The U.S. Labor Department (DOL) said first-time jobless claims rose 11,000 to a seasonally adjusted 234,000, more than the 220,000 median forecast. The previous week’s level was revised up by 1,000 from 222,000 to 223,000.
The 4-week moving average was 219,750, an increase of 6,250 from the previous week’s revised average. The previous week’s average was revised up by 250 from 213,250 to 213,500.
Claims taking procedures in Puerto Rico and in the Virgin Islands have still not returned to normal and extended benefits were payable in the Virgin Islands during the week ending May 5.
The advance seasonally adjusted insured unemployment rate was 1.2 percent for the week ending May 12, unchanged from the previous week. The advance number for seasonally adjusted insured unemployment during the week ending May 12 was 1,741,000, an increase of 29,000 from the previous week’s revised level.
The previous week’s level was revised up 5,000 from 1,707,000 to 1,712,000.
The 4-week moving average was 1,751,750, a decrease of 23,250 from the previous week’s revised average. This is the lowest level for this average since December 15, 1973 when it was 1,735,750. The previous week’s average was revised up by 1,250 from 1,773,750 to 1,775,000.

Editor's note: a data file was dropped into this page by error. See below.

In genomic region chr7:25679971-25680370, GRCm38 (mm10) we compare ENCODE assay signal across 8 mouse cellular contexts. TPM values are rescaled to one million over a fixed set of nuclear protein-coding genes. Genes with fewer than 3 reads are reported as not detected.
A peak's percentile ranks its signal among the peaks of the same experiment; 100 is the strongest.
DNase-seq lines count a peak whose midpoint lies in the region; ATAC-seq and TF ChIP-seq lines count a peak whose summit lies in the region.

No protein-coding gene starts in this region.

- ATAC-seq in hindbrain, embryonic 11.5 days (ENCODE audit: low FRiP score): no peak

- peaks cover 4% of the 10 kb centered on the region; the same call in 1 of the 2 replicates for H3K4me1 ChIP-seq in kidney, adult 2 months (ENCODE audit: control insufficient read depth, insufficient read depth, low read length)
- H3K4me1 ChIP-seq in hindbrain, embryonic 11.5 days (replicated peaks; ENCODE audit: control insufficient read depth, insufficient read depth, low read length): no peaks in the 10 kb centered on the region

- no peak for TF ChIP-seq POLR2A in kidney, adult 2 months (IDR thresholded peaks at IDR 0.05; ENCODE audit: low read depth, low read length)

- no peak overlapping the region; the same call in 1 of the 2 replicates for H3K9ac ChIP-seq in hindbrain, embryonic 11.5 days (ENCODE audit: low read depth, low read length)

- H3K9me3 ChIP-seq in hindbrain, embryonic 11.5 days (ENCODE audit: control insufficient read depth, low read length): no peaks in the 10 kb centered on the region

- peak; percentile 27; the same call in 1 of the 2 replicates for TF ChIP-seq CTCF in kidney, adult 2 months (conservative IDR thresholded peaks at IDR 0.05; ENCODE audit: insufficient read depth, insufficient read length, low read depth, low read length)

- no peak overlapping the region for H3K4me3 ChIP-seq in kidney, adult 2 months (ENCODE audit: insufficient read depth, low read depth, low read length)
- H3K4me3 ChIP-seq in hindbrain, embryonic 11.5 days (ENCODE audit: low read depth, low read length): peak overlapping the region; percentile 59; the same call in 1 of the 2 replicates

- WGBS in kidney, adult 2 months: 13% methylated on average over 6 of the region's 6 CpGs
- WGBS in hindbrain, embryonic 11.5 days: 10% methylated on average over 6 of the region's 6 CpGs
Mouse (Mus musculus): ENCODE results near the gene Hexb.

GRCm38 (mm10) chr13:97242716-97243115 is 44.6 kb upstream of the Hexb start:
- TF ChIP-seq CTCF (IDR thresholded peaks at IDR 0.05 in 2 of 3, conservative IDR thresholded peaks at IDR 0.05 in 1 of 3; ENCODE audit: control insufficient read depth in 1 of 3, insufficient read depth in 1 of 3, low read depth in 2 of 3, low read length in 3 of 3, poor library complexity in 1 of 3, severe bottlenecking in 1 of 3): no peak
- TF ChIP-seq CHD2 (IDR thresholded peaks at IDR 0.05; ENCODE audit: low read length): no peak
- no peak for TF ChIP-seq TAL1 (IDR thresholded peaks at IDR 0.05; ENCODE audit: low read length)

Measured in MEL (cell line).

The highest insured unemployment rates in the week ending May 5 were in the Virgin Islands (4.3), Alaska (2.9), New Jersey (2.1), California (1.9), Connecticut (1.9), Puerto Rico (1.9), Illinois (1.6), Pennsylvania (1.6), and Rhode Island (1.5).
The largest increases in initial claims for the week ending May 12 were in Missouri (+3,852), Kentucky (+2,980), Alabama (+1,082), Michigan (+660), and Mississippi (+326), while the largest decreases were in Pennsylvania (-1,378), Ohio (-1,247), New York (-1,004), Arizona (-512), and Oregon (-434).